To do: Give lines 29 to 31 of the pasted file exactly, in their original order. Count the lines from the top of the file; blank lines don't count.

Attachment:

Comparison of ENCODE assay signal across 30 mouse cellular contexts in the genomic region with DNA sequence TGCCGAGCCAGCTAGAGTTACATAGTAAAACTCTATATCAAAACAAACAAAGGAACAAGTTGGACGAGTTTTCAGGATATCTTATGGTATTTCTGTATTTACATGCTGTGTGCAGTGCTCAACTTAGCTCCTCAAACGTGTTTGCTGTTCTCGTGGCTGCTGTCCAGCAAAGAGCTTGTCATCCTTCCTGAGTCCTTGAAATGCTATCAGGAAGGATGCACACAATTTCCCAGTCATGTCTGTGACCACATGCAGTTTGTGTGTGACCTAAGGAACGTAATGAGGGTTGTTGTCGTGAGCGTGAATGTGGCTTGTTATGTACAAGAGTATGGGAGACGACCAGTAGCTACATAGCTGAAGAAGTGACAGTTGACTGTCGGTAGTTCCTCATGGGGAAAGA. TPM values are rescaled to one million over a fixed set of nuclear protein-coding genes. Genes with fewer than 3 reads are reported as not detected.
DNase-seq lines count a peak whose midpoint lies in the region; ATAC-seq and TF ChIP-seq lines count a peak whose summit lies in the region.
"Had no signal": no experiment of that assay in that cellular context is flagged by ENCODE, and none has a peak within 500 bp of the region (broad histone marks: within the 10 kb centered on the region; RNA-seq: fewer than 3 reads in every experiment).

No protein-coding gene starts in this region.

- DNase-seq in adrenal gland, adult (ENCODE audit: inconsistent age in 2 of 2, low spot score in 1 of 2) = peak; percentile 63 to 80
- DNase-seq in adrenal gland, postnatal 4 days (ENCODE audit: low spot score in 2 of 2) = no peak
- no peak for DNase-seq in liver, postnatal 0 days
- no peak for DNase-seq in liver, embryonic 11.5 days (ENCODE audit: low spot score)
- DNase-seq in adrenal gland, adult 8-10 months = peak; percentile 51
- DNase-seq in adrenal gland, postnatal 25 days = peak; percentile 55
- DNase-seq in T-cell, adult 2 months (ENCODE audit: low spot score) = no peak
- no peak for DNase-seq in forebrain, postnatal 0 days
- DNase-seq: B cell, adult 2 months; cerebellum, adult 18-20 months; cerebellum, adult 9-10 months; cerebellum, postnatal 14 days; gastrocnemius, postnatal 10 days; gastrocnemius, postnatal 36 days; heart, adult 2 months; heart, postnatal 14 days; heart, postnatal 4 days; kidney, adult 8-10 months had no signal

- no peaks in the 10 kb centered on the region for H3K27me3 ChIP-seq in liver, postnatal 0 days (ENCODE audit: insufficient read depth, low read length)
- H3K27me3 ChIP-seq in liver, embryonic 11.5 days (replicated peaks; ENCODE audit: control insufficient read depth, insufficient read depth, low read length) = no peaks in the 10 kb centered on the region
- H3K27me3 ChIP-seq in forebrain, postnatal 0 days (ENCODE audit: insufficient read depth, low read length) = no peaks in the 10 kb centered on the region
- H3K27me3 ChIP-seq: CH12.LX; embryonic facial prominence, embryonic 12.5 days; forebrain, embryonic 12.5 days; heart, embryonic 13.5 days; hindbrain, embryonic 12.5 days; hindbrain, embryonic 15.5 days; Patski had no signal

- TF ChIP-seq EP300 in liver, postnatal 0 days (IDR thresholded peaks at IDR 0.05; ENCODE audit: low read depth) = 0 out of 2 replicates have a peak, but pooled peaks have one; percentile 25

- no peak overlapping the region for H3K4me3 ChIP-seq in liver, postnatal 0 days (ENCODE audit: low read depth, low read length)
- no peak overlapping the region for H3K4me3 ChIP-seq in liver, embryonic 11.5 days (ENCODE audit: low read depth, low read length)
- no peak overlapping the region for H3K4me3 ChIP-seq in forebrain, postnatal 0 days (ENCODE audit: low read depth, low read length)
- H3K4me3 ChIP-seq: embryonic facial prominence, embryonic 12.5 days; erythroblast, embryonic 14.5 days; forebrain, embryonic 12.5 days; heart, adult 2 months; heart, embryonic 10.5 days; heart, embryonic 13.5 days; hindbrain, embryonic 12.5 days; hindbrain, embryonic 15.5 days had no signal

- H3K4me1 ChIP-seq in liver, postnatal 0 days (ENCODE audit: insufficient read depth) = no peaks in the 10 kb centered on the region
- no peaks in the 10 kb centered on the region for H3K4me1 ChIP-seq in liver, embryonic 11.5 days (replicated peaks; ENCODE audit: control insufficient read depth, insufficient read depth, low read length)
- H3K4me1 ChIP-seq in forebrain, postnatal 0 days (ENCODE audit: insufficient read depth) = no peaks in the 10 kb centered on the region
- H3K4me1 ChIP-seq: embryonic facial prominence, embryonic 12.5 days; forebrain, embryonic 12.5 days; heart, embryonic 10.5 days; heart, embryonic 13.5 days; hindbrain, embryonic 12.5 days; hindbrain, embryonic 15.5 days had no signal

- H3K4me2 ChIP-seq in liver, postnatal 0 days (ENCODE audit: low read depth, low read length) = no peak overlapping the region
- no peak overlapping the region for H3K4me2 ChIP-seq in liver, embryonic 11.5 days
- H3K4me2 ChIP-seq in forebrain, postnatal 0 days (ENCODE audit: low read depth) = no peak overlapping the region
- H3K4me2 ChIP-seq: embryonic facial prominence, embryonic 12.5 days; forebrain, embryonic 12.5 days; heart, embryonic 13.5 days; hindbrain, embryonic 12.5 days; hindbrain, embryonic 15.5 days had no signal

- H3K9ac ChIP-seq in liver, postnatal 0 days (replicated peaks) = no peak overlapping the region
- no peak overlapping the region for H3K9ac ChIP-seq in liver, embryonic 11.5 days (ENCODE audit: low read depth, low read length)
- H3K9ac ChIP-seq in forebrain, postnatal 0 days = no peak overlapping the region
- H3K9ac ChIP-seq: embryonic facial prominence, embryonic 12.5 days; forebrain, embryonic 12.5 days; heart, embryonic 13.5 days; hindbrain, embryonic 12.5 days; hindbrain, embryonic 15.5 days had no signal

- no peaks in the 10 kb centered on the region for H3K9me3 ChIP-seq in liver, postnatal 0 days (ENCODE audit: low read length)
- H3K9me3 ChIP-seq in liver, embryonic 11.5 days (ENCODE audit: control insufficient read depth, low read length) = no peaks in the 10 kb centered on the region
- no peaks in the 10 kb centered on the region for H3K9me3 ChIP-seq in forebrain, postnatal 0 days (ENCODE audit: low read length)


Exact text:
- H3K4me2 ChIP-seq in forebrain, postnatal 0 days (ENCODE audit: low read depth) = no peak overlapping the region
- H3K4me2 ChIP-seq: embryonic facial prominence, embryonic 12.5 days; forebrain, embryonic 12.5 days; heart, embryonic 13.5 days; hindbrain, embryonic 12.5 days; hindbrain, embryonic 15.5 days had no signal

- H3K9ac ChIP-seq in liver, postnatal 0 days (replicated peaks) = no peak overlapping the region